Codirector Richard Axel won a Nobel Prize in 2004 for his groundbreaking work in decoding olfaction, our sense of smell. Specifically, Dr. Axel identified more than 1,000 special receptors in the nose that transmit olfactory information to the brain.Read more about Richard Axel, MD >
Richard Axel is a Nobel laureate, a University Professor, an investigator at the Howard Hughes Medical Institute and Columbia University Medical Center and a codirector of Columbia’s Mortimer B. Zuckerman Mind Brain Behavior Institute. Dr. Axel obtained an AB from Columbia College and an MD from Johns Hopkins Medical School. In earlier studies, Dr. Axel and his colleagues, Michael Wigler and Saul Silverstein, developed gene transfer techniques that permit the introduction of virtually any gene into any cell. These studies not only allowed for a novel approach to isolate genes but also provided a detailed analysis of how they worked. At the same time, these experiments allowed for the production of an increasingly large number of clinically important proteins. These studies also led to the isolation and functional analysis of a gene for the lymphocyte surface protein, CD4, the cellular receptor for the AIDS virus, HIV.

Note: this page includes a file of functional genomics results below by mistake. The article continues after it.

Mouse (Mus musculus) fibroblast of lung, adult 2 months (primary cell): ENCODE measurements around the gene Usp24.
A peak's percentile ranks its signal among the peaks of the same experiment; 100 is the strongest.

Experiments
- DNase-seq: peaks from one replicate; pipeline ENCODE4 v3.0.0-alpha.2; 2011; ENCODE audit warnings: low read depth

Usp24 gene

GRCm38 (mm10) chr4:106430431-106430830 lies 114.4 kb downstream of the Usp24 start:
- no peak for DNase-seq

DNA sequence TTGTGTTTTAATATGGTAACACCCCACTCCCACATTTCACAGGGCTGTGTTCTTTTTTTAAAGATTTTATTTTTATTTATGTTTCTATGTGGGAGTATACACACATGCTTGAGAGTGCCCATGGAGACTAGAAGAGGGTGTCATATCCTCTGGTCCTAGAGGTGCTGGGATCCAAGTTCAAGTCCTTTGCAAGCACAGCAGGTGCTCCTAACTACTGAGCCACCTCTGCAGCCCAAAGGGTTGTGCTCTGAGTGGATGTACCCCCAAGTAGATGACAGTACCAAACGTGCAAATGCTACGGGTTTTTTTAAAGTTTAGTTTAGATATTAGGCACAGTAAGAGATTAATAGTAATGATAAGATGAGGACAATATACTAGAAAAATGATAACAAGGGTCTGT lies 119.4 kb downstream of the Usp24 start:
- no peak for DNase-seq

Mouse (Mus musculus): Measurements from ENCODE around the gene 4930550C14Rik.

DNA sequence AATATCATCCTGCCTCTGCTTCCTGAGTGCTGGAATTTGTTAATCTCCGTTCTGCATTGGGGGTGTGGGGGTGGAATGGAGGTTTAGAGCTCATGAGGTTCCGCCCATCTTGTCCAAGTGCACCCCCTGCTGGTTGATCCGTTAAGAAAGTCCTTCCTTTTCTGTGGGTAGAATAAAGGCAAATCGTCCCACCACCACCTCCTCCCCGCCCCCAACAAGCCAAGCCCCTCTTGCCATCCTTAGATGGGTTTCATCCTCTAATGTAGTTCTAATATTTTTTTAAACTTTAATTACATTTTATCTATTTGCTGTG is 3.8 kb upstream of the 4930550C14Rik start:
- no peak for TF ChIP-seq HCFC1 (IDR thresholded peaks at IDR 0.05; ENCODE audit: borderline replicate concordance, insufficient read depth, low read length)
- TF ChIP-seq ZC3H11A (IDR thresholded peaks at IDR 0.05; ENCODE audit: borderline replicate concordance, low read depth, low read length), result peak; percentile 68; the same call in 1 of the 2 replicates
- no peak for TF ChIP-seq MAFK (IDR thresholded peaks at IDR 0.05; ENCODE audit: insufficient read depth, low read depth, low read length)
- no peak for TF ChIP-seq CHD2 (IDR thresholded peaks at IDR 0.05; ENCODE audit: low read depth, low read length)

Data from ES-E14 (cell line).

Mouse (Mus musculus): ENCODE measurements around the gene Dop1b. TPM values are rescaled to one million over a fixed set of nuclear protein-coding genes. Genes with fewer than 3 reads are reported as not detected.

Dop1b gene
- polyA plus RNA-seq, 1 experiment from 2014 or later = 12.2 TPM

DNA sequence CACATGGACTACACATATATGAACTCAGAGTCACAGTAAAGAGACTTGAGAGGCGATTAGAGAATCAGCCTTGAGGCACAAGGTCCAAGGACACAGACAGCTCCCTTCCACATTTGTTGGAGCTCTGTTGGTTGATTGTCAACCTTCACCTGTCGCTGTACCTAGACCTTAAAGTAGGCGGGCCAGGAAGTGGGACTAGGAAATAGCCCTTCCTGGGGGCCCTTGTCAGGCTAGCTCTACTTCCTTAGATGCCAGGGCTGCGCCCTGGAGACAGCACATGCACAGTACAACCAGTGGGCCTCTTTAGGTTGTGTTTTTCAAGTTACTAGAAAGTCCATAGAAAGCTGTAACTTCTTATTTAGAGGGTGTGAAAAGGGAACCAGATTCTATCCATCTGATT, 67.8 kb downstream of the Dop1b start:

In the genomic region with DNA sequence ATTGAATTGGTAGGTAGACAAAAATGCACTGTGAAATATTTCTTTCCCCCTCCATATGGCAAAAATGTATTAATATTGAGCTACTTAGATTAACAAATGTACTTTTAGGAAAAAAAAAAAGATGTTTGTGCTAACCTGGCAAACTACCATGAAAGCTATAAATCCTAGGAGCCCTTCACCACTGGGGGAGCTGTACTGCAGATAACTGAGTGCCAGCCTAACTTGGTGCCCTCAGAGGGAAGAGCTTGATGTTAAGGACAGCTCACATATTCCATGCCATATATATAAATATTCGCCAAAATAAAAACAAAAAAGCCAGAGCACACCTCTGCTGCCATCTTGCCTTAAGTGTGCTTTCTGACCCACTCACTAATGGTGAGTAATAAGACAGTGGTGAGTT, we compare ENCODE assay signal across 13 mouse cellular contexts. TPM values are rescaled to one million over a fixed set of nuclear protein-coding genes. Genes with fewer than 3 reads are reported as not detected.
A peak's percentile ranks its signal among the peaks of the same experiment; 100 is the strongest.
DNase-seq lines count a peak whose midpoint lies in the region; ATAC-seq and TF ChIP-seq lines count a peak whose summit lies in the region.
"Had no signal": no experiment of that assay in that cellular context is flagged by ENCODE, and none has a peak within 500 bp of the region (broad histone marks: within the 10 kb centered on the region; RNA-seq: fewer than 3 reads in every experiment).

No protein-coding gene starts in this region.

Dr. Axel then began to apply molecular biology to problems in neuroscience with the expectation that genetics could interface with neuroscience to approach the tenuous relationship between genes, behavior and perception. His studies on the logic of the sense of smell revealed over a thousand genes involved in the recognition of odors and provided insight into how genes shape our perception of the sensory environment; this research earned him the 2004 Nobel Prize in Physiology or Medicine. Dr. Axel’s current work centers on how the recognition of odors is translated into an internal representation of sensory quality in the brain and how this representation leads to meaningful thoughts and behavior.